Home Site Map On Real and Imaginary (1)  On Real and Imaginary (2)Leading to A Most Crucial Question! ↓ 
Please Note July 2017: CindyJS javascript renderings of geometric graphics do not yet properly name lines, or allow animations. 
Specification  Real versus Imaginary Studied in Relation to Polarity 
Modality 
Two real tangents may be drawn to any conic^{*} from a point “outside” the conic, which is to say, from a point somewhere in a line that entirely misses the conic. A conic's closure does not specify which of the two regions it encloses is the outer, so the above will give our intended meaning of "outside". Tangents drawn “abstractly”, as perhaps we may put it for now, to contact the conic from a point “inside” the conic, are, by contrast, imaginary – as indeed are their contactpoints. Real, black point D and real, black chord d are pole and polar, respectively (rsp.), with respect to (w.r.t.) the conic. Blue point P (at the intersection of yellow line q through pole D and polar line d) and blue line p are pole and polar, rsp., w.r.t. the conic. Yellow point Q (at the intersection of blue line p through D and black line d) and yellow line q are pole and polar, rsp., w.r.t. the conic.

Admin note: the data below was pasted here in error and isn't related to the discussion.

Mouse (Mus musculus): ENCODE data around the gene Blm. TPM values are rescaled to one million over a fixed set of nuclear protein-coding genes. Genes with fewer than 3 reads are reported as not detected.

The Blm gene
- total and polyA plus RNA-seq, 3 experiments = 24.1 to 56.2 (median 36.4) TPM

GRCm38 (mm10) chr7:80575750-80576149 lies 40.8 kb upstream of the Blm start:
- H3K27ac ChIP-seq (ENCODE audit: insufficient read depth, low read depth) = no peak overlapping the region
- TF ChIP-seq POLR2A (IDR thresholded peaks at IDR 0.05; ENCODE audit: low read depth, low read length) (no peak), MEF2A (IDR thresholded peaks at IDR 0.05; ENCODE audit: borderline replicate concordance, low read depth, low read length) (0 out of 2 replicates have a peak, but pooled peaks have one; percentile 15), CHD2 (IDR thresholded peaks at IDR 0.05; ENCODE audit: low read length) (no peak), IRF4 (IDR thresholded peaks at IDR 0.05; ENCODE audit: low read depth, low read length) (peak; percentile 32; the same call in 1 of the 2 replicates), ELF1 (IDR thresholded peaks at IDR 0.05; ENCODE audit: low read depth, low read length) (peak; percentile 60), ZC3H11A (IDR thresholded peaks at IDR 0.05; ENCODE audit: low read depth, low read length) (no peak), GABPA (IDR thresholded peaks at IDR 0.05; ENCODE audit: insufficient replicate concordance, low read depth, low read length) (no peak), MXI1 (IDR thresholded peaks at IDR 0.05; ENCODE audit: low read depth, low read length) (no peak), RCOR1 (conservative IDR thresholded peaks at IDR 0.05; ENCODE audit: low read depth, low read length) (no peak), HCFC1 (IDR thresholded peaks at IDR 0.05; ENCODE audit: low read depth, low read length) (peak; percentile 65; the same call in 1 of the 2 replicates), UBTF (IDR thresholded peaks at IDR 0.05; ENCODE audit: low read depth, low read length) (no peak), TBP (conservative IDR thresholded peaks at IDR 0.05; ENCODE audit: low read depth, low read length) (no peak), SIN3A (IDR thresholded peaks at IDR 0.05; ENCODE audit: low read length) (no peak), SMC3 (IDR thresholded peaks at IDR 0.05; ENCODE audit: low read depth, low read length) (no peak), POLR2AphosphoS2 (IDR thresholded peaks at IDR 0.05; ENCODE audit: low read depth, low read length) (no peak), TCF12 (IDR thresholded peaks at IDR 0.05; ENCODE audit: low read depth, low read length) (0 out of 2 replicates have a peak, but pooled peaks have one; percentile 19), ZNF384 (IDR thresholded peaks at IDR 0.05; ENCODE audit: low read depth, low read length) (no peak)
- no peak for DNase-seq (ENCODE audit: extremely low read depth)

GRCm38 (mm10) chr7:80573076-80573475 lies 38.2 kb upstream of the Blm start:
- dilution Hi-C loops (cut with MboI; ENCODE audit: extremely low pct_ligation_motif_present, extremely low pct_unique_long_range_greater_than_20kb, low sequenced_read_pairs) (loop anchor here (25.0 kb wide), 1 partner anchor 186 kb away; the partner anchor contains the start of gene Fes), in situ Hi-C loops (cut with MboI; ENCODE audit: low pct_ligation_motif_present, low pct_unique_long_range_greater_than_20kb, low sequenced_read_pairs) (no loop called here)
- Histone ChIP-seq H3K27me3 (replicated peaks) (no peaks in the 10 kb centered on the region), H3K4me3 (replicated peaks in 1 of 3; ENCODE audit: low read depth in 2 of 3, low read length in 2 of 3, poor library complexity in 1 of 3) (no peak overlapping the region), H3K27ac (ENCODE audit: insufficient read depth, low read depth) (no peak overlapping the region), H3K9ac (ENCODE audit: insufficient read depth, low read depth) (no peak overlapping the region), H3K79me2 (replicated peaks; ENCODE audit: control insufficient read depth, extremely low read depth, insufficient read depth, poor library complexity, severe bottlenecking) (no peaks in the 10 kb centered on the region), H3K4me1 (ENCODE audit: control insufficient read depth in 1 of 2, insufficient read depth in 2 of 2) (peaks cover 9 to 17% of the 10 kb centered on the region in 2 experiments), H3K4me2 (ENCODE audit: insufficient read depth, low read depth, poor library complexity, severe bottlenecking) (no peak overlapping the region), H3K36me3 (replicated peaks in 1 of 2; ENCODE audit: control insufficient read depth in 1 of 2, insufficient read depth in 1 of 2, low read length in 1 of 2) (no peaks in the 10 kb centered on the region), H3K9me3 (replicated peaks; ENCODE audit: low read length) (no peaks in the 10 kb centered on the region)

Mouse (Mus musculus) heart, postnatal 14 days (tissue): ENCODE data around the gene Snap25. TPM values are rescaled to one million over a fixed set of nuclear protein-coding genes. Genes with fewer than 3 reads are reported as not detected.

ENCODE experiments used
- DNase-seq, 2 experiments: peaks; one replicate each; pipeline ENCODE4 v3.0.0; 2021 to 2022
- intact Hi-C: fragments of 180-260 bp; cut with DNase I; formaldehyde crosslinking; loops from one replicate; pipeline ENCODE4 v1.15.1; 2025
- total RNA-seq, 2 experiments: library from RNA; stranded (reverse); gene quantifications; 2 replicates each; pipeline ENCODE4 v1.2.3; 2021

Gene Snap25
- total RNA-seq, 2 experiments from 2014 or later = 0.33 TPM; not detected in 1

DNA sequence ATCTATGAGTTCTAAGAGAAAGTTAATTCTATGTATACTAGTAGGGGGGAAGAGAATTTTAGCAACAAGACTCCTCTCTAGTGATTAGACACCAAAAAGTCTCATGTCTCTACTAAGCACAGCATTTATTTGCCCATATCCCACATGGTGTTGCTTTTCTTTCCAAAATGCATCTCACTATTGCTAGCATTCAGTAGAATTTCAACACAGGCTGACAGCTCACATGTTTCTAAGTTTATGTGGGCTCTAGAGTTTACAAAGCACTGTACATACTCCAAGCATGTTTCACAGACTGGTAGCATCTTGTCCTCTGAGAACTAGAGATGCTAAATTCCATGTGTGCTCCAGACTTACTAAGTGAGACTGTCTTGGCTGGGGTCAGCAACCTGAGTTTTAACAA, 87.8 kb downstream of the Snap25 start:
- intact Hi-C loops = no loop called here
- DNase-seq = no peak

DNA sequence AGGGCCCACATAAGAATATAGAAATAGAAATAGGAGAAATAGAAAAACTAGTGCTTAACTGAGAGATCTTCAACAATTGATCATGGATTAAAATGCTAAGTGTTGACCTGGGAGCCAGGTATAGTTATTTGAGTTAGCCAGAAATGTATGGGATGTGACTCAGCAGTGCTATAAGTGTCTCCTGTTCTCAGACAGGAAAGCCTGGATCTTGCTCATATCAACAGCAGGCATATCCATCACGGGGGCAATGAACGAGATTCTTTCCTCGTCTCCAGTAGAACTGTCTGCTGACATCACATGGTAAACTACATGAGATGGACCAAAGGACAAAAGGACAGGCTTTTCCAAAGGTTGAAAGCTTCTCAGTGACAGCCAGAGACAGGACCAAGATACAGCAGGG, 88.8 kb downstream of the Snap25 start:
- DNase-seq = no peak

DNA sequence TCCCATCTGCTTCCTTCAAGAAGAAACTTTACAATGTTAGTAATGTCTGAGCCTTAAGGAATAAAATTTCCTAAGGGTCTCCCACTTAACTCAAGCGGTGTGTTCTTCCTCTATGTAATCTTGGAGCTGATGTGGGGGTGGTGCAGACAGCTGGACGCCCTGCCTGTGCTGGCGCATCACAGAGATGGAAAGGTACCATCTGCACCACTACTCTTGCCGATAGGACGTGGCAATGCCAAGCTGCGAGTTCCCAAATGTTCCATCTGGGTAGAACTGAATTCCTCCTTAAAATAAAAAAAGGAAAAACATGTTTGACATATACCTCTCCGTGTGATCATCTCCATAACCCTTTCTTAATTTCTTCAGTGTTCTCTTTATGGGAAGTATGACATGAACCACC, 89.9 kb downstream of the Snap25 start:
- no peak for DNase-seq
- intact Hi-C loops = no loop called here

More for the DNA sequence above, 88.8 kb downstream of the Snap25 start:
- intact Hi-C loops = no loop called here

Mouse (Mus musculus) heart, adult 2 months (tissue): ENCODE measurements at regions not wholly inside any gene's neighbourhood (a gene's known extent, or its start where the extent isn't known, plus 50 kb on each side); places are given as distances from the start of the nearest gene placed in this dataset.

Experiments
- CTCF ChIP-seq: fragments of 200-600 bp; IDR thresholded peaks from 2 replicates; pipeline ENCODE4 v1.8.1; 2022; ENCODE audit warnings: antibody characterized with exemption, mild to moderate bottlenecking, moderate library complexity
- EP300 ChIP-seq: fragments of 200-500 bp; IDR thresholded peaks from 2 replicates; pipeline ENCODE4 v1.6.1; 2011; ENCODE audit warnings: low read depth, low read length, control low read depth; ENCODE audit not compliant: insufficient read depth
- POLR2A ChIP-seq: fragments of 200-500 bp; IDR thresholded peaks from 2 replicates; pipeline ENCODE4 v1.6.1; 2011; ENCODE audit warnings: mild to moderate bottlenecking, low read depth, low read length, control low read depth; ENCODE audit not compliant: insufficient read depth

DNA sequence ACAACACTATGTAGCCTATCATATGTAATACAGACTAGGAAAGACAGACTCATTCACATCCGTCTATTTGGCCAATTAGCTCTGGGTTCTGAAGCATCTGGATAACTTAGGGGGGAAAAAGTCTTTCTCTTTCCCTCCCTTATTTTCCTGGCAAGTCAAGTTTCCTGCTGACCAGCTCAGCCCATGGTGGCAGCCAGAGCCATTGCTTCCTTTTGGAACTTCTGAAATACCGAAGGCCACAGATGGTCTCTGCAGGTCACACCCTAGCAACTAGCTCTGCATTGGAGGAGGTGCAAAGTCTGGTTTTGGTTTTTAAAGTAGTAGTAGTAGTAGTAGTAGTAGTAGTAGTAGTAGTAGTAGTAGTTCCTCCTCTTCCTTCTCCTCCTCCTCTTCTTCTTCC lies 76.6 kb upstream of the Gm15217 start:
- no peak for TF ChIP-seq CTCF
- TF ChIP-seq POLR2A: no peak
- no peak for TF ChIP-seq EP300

Click and drag the bold blue line around D to witness elements alternating between real and imaginary states. The essential lesson here is that That is, the elementsets There are no places Indeed, all the tangents and contactpoints degenerate at these places. 
If real point P is outside, line p (through real point Q, inside) is a real chord cutting the conic in two real points, A and B, which are also the contactpoints on the conic of two real, blue tangents, a and b, from P. Then real point Q must be inside, and line q (through point P, outside) is a real chord cutting the conic in two imaginary points, G and H. Similarly, the tangents, g and h, from Q to these contactpoints on the conic, are imaginary. If point Q is outside, line q is a real chord (through real point P, inside) cutting the conic in two real points, G and H, which are also the contactpoints on the conic of two real, yellow tangents, g and h, from Q. Then real point P must be inside, and line p (through point Q, outside) is a real chord cutting the conic in two imaginary points, A and B. Similarly, the tangents, a and b, from P to these contactpoints on the conic, are imaginary. 
We come with this to a profoundly interesting and utterly fundamental question— For, if there are, And, if there are not, How are such questions as these properly asked, and answered?


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